E. S. RANDALL
Edgar S. Randall, a loyal Iowan, is known publisher
of Spencer and for more than twenty years his name has figured
prominently in business circles of this locality. He was born July
29, 1870, in Washington county, Iowa, and is of Irish lineage. His
parents, William S. and Mary C. (Boden) Randall, were both natives
of Ohio. The latter was born March 28, 1845, in Morgan county, and
the father's birth occurred in Trumbull county on September 4, 1840.
He was an adherent of the republican party and loyally defended the
Stars and Stripes during the Civil war, serving for four and a half
years as a member of Company C. Eighth Iowa Infantry.
Mr. Randall was educated in Fairfield, Nebraska, to
which the family moved when he was a child of three, and in 1896,
when twenty-six years of age, he arrived in Sidney, Iowa. He
located at Spencer in 1904 and is now at the head of a prosperous
publishing business. He has a comprehensive understanding of
everything pertaining to this line of activity and his well
equipped plant enables him to turn out high-grade work.
On October 19, 1904, Mr. Randall was married in
Sidney, Iowa, to Miss Daisy Wilson, a daughter of N. C. and
Elizabeth (Sproul) Wilson, the former a native of Ireland, while the
latter was born in the state of Illinois. Mr. and Mrs. Randall have
a son, Kenneth R., who is a student at the Nebraska State
University, situated in Lincoln. Mrs. Randall was born July 7,
1873, in Scott county, Iowa, and is connected with the P. E. O. Mr.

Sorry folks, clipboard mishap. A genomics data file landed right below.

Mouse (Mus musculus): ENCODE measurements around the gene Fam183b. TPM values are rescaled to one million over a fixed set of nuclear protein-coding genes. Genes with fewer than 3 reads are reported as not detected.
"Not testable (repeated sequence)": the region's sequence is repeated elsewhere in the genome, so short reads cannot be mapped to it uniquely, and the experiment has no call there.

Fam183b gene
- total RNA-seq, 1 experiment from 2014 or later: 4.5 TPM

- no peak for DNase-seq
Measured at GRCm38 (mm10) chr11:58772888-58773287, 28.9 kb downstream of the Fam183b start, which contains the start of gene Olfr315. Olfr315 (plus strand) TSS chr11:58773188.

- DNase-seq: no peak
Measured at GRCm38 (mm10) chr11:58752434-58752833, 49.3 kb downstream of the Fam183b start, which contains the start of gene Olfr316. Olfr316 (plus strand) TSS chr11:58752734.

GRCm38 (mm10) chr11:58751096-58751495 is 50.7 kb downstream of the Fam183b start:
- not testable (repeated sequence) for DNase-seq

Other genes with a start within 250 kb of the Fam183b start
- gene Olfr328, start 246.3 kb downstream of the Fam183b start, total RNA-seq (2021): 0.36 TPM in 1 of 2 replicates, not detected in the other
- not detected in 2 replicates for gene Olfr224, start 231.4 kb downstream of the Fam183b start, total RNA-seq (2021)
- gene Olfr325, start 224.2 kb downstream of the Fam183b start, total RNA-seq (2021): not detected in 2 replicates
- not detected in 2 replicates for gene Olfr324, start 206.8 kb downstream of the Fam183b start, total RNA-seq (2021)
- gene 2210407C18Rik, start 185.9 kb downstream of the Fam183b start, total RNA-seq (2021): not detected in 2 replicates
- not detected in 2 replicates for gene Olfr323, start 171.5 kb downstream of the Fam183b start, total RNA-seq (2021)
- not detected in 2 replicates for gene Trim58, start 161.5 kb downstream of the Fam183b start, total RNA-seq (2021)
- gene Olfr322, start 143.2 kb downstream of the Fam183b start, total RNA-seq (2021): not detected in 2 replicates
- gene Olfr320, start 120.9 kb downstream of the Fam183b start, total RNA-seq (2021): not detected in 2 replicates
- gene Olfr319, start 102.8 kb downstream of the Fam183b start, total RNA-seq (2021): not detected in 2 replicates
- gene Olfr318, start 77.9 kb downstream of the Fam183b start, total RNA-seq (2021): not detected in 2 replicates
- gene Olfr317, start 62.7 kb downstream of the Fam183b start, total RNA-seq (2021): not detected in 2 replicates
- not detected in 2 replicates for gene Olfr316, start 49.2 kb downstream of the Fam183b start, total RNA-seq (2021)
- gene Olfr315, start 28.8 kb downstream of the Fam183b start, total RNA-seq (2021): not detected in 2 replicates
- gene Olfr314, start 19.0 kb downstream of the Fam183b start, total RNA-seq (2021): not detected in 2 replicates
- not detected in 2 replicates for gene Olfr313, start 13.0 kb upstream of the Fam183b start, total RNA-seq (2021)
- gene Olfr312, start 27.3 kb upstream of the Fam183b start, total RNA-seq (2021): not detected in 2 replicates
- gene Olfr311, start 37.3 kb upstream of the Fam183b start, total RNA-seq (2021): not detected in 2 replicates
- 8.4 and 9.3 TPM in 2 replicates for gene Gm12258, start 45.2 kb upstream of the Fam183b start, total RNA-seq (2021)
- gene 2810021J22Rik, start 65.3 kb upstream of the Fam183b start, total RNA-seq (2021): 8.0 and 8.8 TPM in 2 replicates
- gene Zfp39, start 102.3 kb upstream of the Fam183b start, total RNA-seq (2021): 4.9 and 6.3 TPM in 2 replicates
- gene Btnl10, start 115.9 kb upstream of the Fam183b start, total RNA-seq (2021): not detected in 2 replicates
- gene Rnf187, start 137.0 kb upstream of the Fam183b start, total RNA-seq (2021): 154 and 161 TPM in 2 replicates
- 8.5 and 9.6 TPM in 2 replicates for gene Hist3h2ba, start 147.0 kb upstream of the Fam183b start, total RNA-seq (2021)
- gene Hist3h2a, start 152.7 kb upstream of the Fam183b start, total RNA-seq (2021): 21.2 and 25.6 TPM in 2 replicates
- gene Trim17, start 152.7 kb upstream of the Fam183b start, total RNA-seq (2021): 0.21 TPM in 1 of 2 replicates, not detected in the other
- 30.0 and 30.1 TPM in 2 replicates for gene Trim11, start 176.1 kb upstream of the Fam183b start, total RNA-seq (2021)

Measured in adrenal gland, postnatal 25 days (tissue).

Randall is a Knight Templar Mason and a Noble of the Mystic Shrine.
He belongs to the Spencer Commercial Club and is also identified
with the Clay County Fair Association. He is allied with the
republican party and his life is governed by the teachings of the
Methodist church. He has ever been actuated by a strong desire to
serve his community and is highly esteemed by the citizens of
J. C. RENNISON
Among the worthy citizens of Sioux City of a past
generation, whose efforts contributed in a very definite measure to
the general prosperity of his community, was the late James C.
Rennison. His life history did not hinge on any lucky stroke or
particularly fortuitous circumstance, but was characterized by
steady, thoughtful and intelligent effort along legitimate lines.
By a life of high ideals and consistent methods in business affairs
he has left his impress on the community t an unusual degree and his
death was regarded as a distinct loss to the locality which he had
honored by his residence. Mr. Rennison was born in the north of
Ireland on the 4th of March, 1839, and in childhood was brought to
the United States by his parents, who located in Newburg, New York,
in the public schools of which city he secured his education. On
attaining manhood, he engaged in the nursery business at Newburg,
which he carried on until the opening of the Civil war, when he
offered his services to his adopted country. He raised and became
captain of a company of the Seventy-first Regiment, New York
Volunteer Infantry. At the close of the war, Mr. Rennison came to
Bloomington, Illinois, where he engaged in business as a florist
until 1881, when he came to Sioux City. He here became associated
in the same line with George H. Wright at Seventh and Pierce
streets, but two years later he bought sole control of the business,
which he moved to Ninth and Pierce streets. By careful management
and sound judgment, he realized a splendid success and in 1892,
being compelled to seek larger quarters, he built extensive
greenhouses at Twenty-fifth and Jones streets. In 1909, after his